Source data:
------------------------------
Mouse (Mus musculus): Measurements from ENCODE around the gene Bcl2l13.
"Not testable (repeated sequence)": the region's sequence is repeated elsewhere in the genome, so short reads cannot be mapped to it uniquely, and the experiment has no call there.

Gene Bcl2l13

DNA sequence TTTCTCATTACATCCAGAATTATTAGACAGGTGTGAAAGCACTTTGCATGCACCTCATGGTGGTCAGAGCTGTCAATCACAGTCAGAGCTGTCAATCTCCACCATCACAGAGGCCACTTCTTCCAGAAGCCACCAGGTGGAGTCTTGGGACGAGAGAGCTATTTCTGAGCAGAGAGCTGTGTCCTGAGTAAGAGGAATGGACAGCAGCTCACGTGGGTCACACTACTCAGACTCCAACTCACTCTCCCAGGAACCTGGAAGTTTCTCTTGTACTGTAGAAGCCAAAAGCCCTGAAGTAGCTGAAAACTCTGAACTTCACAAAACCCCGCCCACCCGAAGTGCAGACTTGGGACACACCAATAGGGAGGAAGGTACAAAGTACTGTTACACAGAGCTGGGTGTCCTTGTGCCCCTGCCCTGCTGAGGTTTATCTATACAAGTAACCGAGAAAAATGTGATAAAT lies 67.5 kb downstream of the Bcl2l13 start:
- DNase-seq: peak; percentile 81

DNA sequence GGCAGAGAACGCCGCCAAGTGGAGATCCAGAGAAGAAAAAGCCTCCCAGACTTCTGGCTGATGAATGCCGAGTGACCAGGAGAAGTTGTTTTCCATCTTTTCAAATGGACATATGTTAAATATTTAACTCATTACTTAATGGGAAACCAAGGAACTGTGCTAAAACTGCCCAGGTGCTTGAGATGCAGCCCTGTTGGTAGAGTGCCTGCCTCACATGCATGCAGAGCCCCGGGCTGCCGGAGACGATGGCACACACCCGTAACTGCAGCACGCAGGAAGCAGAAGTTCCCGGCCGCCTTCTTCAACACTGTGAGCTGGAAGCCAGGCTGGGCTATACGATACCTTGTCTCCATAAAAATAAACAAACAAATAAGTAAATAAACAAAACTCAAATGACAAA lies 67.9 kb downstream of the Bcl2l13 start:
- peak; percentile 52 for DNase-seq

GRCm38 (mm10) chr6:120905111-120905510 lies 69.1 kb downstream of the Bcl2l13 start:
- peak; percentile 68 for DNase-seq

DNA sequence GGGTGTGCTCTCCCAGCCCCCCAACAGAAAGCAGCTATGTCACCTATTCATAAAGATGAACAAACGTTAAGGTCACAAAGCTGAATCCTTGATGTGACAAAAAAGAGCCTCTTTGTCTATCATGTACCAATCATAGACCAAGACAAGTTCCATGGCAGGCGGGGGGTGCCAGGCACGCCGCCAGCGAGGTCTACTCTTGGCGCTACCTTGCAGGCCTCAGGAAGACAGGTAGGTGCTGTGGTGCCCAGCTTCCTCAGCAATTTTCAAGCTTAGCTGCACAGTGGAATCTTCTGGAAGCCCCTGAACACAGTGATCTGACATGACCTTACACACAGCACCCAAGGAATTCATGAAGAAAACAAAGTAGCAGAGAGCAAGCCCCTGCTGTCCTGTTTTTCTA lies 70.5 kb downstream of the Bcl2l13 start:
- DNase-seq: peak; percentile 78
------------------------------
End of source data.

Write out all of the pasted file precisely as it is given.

Mouse (Mus musculus): Measurements from ENCODE around the gene Bcl2l13.
"Not testable (repeated sequence)": the region's sequence is repeated elsewhere in the genome, so short reads cannot be mapped to it uniquely, and the experiment has no call there.

Gene Bcl2l13

DNA sequence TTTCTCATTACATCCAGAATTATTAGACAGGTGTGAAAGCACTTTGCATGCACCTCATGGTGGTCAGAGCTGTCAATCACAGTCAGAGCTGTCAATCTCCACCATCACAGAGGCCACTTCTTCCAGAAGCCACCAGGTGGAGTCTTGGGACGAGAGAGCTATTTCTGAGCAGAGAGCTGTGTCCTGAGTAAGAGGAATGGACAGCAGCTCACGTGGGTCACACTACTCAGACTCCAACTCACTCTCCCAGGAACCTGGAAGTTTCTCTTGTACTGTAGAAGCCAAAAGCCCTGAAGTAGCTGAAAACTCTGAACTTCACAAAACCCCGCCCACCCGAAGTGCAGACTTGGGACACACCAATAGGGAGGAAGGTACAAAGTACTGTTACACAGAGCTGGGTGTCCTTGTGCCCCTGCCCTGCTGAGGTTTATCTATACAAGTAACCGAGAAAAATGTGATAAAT lies 67.5 kb downstream of the Bcl2l13 start:
- DNase-seq: peak; percentile 81

DNA sequence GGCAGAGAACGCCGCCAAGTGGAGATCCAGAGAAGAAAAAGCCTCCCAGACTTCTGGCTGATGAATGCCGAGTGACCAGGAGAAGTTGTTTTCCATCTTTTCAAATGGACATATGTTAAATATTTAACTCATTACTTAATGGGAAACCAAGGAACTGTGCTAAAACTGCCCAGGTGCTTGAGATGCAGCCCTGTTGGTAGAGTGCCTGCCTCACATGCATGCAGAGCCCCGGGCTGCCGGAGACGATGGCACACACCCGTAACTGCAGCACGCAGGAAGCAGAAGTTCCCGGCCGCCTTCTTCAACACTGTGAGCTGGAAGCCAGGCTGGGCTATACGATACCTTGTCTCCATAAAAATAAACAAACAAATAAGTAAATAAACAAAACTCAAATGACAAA lies 67.9 kb downstream of the Bcl2l13 start:
- peak; percentile 52 for DNase-seq

GRCm38 (mm10) chr6:120905111-120905510 lies 69.1 kb downstream of the Bcl2l13 start:
- peak; percentile 68 for DNase-seq

DNA sequence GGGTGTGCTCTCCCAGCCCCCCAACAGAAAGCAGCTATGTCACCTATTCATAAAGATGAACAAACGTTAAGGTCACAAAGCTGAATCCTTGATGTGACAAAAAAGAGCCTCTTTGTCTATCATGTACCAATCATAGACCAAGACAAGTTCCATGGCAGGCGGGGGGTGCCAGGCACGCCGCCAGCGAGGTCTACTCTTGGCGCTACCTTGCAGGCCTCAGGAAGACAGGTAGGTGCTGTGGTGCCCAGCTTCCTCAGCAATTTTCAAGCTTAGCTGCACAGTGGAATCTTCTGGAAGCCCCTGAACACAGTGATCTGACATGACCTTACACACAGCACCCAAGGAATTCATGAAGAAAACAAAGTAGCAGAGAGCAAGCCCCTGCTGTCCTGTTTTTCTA lies 70.5 kb downstream of the Bcl2l13 start:
- DNase-seq: peak; percentile 78